Church of St. Andrew the First-Called
Church of St. Andrew the First-Called
Bucha, Kyiv region Church of St. Andrew the First-Called

In the spring of 2022 the Church of St. Andrew the First-Called in Bucha became a mass grave for 119 people killed by the Russian military during the occupation.

Bucha, Kyiv region
Official status:
Not registered as monument
Religious building
Date of destruction:
March 2022

Before March 10, 2022. Photo: Wikipedia

In the spring of 2022, the Church of the Holy Apostle Andrew the First-Called became famous all over the world. It happened, though, not due to its ancient history (since it was erected rather recently, in 2016), but because of the war crimes and atrocities inflicted by the Russian army. The world press has labelled this the ‘Bucha massacre’.
On March 10, satellite images for the first time spotted a trench that served as a mass grave for peaceful residents of Bucha. As of May 10, 2022, 119 out of 327 townspeople who perished during the occupation were found in the grave near the church. Some of these people died while trying to flee Bucha, some were shot by the Russian military right on the street. There are gunshot or shrapnel wounds on almost all the bodies, and some corpses have their hands tied behind their backs, bones broken, as well as exhibit other traces of torture.
Before the war, the town attracted families who sought a quiet and convenient life in the vicinity of Kyiv. Now, world leaders have arrived to witness with their own eyes the aftermath of the ‘Russian world’ brought to Ukraine by the Russian army.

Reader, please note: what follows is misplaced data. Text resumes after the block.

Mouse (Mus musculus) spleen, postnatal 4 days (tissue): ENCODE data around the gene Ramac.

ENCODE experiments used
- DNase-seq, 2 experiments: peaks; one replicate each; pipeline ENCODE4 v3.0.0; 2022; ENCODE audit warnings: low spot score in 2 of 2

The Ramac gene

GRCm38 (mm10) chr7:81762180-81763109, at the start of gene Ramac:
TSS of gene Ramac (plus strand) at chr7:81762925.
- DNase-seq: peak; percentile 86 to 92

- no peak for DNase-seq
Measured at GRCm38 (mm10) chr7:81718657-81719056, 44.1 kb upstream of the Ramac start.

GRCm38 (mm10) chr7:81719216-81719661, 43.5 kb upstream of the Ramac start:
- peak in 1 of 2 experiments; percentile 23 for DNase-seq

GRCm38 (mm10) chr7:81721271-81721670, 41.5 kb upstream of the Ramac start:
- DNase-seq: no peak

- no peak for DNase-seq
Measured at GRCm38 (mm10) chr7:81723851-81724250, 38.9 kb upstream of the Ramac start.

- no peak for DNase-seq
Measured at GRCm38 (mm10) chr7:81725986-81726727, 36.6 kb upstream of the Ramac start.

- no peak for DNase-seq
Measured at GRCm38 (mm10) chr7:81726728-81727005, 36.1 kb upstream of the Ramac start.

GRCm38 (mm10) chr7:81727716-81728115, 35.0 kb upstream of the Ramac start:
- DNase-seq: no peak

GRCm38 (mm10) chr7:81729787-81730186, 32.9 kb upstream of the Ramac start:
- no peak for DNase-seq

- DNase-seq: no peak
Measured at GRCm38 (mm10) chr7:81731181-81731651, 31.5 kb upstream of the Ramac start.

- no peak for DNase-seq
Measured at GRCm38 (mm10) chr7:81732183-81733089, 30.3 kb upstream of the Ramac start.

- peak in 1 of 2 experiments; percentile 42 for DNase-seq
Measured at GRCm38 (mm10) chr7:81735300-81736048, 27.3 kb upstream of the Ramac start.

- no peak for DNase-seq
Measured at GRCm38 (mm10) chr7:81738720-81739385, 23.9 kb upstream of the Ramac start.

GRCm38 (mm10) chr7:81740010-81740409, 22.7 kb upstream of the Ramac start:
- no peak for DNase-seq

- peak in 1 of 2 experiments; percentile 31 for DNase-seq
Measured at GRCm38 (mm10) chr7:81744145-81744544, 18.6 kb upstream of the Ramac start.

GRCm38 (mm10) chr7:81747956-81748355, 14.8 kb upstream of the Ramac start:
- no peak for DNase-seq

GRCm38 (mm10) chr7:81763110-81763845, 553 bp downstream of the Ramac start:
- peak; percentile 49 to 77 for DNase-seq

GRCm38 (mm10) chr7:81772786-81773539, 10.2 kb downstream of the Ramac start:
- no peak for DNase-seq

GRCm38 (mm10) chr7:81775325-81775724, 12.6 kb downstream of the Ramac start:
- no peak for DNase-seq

After March 10, 2022. Photo:

In April and May, Bucha and other cities that became the shield of the capital of Ukraine in the fight against the Russian invasion were visited by Martin Griffiths, the UN Under-Secretary-General for Humanitarian Affairs, the President of the European Commission, Ursula von der Leyen, the High Representative of the EU, Josep Borrell, the Prime Minister of Slovakia, the Prime Minister of Finland, the delegation of the parliament of the Republic of Korea, the heads of foreign affairs of Germany and the Netherlands, the speakers of both chambers of the Irish parliament, the heads of the Czech and Polish parliaments, and many other politicians from around the globe. ‘This is the Golgotha ​​of the 21st century’, Tomasz Grodzki, the speaker of the Polish Senate, reflected on his visit.
The 13-metres-long trench and three more burial places on the territory of the temple indeed became the Golgotha and last refuge for the perished. But this trench is also the evidence of the crimes against humanity to be presented in front of the international tribunal. In order for the guilty to be prosecuted, and for the Ukrainian civilians who were killed by Russian war criminals to be properly commemorated.
The church, being a witness to these crimes, will keep memory of them for us.
We have no right to forget.

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